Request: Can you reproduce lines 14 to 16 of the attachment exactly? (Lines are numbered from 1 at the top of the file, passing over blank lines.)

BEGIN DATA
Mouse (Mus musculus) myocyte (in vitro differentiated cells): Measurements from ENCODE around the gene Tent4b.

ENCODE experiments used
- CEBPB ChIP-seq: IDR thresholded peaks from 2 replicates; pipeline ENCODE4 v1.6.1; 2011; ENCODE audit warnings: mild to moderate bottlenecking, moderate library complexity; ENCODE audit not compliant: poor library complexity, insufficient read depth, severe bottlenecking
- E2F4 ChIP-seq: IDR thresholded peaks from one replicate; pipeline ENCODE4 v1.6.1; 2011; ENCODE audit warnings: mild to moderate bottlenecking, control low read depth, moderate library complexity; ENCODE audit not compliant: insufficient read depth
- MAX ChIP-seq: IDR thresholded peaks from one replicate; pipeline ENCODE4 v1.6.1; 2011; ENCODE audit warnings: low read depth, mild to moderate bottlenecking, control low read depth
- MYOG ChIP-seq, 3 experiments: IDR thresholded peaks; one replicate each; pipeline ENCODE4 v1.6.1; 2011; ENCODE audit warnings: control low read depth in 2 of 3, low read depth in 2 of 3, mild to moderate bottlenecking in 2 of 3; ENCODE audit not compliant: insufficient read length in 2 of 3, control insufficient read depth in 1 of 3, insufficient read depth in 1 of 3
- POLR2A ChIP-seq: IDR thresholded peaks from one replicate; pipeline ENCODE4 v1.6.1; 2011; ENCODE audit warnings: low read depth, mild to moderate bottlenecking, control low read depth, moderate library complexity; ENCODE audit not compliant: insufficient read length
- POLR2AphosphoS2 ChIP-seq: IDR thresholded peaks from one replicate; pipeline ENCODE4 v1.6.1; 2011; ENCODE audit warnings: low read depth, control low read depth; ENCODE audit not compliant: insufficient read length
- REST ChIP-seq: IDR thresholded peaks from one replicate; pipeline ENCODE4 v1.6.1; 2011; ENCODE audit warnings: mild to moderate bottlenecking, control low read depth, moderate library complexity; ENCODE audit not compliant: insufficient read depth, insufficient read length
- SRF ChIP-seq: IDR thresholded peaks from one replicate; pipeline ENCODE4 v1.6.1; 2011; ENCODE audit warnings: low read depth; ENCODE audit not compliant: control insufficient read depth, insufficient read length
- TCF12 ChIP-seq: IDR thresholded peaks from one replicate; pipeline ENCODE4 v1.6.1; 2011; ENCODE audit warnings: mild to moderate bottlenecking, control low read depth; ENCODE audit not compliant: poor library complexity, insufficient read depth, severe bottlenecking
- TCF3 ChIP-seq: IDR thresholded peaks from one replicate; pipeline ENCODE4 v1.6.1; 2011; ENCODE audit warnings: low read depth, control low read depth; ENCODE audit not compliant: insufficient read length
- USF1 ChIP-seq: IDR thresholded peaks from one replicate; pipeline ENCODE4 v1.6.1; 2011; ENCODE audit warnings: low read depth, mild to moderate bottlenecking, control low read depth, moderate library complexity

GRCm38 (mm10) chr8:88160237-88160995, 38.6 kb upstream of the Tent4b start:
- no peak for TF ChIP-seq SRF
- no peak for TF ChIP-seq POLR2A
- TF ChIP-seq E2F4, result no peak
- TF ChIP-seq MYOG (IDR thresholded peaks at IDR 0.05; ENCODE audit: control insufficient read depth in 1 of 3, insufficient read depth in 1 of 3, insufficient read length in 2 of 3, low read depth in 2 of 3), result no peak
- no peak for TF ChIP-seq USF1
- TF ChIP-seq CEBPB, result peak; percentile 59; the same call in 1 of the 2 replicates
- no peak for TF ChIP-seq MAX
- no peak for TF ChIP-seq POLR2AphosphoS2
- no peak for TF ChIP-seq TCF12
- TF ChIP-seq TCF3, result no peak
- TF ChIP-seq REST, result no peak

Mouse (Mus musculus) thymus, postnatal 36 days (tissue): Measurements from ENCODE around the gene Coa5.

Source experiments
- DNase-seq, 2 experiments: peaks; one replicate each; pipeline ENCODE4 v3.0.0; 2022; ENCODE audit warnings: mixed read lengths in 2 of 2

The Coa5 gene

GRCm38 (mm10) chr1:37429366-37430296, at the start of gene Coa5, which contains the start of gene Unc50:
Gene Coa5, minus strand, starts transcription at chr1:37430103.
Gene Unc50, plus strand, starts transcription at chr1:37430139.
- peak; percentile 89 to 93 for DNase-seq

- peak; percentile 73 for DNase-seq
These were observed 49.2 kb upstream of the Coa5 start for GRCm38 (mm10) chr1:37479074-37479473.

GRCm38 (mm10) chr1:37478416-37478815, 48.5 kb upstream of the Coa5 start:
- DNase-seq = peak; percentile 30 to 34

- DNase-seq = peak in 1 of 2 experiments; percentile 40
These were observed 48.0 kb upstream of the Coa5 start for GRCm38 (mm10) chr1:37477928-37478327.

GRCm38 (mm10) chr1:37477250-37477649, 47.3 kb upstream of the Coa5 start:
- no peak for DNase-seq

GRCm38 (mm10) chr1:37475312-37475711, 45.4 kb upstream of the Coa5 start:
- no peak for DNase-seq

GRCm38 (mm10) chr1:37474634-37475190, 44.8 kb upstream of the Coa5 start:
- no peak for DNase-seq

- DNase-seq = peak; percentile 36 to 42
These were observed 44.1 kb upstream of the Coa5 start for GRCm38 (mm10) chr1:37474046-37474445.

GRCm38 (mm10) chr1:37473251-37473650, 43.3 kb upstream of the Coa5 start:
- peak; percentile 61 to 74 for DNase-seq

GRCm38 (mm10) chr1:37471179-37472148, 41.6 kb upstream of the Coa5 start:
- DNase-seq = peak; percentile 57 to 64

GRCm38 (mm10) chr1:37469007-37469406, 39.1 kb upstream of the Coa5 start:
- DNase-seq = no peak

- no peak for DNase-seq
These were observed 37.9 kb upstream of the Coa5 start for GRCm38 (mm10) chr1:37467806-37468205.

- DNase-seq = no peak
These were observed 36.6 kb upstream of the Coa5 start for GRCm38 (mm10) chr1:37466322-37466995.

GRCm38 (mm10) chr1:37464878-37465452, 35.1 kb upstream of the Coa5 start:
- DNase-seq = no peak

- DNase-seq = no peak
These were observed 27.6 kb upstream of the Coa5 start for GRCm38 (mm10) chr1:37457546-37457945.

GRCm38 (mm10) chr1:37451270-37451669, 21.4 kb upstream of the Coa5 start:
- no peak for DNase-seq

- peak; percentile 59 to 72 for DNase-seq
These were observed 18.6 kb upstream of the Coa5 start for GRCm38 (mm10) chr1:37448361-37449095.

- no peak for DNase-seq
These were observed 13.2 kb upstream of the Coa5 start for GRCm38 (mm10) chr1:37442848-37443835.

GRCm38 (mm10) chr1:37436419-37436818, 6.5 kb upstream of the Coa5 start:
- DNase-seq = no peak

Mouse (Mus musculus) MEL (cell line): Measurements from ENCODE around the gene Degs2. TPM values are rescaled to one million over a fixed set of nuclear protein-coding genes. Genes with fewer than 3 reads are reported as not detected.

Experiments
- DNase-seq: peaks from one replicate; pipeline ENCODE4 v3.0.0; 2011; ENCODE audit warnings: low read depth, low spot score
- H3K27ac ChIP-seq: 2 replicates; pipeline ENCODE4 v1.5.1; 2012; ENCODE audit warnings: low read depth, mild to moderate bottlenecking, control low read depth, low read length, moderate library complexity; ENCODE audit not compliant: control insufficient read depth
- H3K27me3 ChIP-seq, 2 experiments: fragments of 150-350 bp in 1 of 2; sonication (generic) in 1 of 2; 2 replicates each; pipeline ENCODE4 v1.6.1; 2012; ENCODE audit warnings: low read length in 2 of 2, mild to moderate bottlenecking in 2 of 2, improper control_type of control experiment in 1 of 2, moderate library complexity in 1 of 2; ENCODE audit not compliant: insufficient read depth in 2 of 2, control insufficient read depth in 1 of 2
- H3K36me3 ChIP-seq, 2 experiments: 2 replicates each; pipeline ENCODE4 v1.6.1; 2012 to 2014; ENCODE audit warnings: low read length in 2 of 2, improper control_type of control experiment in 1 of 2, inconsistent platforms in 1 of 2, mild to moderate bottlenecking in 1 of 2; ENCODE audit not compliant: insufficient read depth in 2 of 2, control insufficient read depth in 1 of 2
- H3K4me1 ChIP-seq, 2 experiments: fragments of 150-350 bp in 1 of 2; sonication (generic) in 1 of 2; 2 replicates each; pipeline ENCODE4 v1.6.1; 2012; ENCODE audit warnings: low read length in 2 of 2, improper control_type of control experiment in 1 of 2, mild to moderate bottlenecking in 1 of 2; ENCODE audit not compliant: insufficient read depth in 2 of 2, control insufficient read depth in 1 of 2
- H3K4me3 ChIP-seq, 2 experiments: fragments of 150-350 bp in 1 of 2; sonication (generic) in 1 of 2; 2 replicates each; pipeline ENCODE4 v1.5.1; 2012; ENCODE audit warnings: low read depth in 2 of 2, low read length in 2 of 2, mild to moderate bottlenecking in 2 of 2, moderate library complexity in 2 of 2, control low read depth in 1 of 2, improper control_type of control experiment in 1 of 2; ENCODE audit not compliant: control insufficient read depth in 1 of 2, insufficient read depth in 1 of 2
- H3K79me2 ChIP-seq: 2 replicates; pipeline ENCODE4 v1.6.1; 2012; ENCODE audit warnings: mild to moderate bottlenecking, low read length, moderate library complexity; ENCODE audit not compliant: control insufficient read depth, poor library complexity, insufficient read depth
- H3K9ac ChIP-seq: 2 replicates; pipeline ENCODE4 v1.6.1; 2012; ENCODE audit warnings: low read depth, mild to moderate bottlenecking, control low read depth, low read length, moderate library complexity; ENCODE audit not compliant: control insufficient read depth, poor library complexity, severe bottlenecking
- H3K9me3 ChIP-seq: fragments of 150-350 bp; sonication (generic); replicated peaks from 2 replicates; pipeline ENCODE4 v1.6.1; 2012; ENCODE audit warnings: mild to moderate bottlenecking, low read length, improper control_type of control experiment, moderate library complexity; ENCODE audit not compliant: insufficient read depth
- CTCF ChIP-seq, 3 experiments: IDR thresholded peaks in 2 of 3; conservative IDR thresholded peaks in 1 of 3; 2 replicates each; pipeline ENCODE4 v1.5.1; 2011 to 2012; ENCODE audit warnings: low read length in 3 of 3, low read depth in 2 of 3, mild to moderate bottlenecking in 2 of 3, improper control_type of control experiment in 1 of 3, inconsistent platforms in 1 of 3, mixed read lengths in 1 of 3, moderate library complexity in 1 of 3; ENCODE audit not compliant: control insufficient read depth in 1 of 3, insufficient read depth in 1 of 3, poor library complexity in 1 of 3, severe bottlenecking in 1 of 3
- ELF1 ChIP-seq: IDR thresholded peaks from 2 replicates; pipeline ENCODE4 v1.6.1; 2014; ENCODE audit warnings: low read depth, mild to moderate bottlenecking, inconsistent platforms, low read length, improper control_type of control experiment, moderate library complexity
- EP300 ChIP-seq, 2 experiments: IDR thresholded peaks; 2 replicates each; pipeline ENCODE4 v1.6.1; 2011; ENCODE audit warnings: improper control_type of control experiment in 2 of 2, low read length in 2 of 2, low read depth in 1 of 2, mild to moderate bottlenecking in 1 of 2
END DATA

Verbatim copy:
GRCm38 (mm10) chr8:88160237-88160995, 38.6 kb upstream of the Tent4b start:
- no peak for TF ChIP-seq SRF
- no peak for TF ChIP-seq POLR2A